3. The available web applications will be listed. Click to the right of the web application you wish to manage. The entire line will turn blue and the ribbon will light up. If you have installed SharePoint into the default instance, it may look like the following screenshot:

    Microsoft SharePoint 2010 Administration: Farm Governance

  4. On the ribbon, there is a button called General Settings. Click on that button and select the SharePoint Designer option from the drop-down list that appears.
  5. The following screenshot appears:

    Microsoft SharePoint 2010 Administration: Farm Governance

    Fill in the required information:

    • Allow SharePoint Designer to be used in this Web Application: Unchecking this box will disable SPD for the entire web application.
    • Allow Site Collection Administrators to Detach Pages from the Site Template: Once this option is unchecked, Site Administrators will not be able to detach pages and modify them via SPD.
    • Allow Site Collection Administrators to Customize Master Pages and Layout Pages: If it is unchecked, Site Administrators will not be able to customize pages via SPD.
    • Allow Site Collection Administrators to see the URL Structure of their Web Site: If unchecked, it will not allow Site Collection Administrators to manage the URL structure via SPD.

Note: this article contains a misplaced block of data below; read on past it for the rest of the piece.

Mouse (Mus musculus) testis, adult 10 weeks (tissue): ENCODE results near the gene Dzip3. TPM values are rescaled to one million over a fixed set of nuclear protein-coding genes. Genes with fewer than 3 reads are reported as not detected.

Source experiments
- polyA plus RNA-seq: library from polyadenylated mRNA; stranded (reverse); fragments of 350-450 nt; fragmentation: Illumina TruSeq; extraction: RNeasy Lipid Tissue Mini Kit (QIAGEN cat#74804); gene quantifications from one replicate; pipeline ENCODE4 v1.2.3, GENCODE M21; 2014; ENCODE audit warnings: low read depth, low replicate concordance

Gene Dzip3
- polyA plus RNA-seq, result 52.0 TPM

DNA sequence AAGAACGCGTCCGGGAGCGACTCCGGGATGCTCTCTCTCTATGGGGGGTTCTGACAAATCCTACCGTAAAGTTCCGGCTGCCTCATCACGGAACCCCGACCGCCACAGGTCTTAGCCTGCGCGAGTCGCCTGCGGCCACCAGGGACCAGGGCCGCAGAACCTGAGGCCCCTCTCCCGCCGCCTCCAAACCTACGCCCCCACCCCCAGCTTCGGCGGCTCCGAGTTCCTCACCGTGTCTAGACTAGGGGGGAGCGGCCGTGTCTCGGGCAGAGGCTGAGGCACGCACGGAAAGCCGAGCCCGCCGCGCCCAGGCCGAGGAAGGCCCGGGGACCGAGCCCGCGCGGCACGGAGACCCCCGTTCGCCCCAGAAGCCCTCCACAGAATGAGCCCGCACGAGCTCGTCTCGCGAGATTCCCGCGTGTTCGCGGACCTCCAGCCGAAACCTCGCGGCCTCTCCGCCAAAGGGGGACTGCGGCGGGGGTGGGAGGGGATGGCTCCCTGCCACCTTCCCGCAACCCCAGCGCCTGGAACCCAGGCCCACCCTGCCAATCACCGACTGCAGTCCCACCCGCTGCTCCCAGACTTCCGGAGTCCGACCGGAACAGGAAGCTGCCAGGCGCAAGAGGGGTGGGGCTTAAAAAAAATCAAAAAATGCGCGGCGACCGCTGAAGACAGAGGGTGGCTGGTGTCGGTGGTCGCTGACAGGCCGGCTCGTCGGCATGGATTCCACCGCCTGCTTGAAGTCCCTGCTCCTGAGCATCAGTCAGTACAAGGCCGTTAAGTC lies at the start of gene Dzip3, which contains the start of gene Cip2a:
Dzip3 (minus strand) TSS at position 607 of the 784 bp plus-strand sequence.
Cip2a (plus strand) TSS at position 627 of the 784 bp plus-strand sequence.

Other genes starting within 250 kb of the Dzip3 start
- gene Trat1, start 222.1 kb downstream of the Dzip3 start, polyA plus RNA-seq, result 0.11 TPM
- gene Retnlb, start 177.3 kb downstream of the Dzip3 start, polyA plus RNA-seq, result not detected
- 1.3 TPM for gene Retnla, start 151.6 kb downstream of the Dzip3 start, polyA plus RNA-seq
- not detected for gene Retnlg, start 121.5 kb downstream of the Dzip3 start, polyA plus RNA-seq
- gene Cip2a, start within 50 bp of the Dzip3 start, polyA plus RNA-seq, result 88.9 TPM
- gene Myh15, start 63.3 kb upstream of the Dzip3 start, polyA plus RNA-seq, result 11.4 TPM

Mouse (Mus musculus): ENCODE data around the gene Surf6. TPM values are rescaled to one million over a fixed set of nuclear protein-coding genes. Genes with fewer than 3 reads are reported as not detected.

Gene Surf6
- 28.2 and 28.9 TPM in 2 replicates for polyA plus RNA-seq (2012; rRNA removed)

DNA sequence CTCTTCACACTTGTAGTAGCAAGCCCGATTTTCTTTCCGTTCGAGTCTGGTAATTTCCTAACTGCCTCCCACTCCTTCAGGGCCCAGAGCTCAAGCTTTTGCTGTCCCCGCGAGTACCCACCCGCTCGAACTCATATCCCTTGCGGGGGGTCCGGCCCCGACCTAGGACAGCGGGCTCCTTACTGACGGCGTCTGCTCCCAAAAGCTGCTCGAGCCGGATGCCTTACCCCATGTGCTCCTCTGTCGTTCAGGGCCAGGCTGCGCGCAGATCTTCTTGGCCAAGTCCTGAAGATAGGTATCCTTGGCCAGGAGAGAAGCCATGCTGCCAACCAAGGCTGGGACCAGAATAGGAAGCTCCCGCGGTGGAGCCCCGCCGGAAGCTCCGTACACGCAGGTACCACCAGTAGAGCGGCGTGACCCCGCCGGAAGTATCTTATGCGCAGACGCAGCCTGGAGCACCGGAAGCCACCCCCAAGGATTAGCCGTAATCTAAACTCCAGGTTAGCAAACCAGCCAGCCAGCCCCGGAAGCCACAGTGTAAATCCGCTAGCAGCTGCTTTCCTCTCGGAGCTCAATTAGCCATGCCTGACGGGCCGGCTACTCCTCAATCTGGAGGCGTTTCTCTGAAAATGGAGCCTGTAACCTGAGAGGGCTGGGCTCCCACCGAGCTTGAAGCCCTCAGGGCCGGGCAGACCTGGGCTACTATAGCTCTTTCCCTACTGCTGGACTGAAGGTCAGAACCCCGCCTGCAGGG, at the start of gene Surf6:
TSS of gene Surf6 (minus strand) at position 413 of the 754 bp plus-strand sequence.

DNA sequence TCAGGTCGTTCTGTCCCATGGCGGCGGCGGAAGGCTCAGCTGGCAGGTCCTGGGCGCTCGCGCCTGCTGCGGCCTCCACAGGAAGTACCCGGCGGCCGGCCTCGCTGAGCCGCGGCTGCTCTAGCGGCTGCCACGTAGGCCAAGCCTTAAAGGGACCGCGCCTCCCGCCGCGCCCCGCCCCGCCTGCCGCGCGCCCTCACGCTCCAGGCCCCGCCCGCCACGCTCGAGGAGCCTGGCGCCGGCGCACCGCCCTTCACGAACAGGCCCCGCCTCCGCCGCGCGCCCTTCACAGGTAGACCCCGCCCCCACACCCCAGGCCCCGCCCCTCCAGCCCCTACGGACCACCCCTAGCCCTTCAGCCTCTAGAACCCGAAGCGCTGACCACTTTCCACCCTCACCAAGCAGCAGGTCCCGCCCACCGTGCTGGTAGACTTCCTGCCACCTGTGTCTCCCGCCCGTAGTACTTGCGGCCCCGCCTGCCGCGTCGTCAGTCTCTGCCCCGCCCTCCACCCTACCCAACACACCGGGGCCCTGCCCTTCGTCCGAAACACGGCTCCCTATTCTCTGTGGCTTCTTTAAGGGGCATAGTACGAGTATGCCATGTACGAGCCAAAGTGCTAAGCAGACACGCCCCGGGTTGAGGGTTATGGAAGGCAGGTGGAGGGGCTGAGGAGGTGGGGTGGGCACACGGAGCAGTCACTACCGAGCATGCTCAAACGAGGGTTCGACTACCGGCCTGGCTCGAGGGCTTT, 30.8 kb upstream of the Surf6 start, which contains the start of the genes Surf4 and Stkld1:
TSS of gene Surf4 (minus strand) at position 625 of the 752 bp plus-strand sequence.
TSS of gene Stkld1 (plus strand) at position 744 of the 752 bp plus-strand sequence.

How it works...

SharePoint Designer is a client application that is installed on the user's desktop. This recipe shows how to disable SPD from working at a web application level.

There's more...

The Site Collection Administrator can also modify the way SharePoint Designer works. To accomplish this:

  1. Open up the Site Collection screen and click Site Settings.
  2. In the section under Site Collection Administration, there is an entry call SharePoint Designer Settings; select that.
  3. The following form appears:

    The sections are self-explanatory.

If the Farm Administrator limits SPD access at the Central Administration level (as shown earlier in the recipe), the changes are reflected in red color on the form, with a message as seen in the following screenshot:

Microsoft SharePoint 2010 Administration Cookbook Over 90 simple but incredibly effective recipes to administer your Microsoft SharePoint 2010 applications with this book and eBook
Published: January 2011
eBook Price: £16.99
Book Price: £27.99
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(For more resources on MicroSoft SharePoint, see here.)

Configuring a Managed account

A Managed account in SharePoint is an account that is completely managed by Active Directory. Service accounts are a prime example. These accounts are typically domain-level accounts that are managed in Active Directory (AD) . Being an active directory account means it is subject to the policies implemented across the organization. For example, a user may have to change their password every six months. The policy may dictate that the password meet certain criteria such as containing upper case and lower case characters.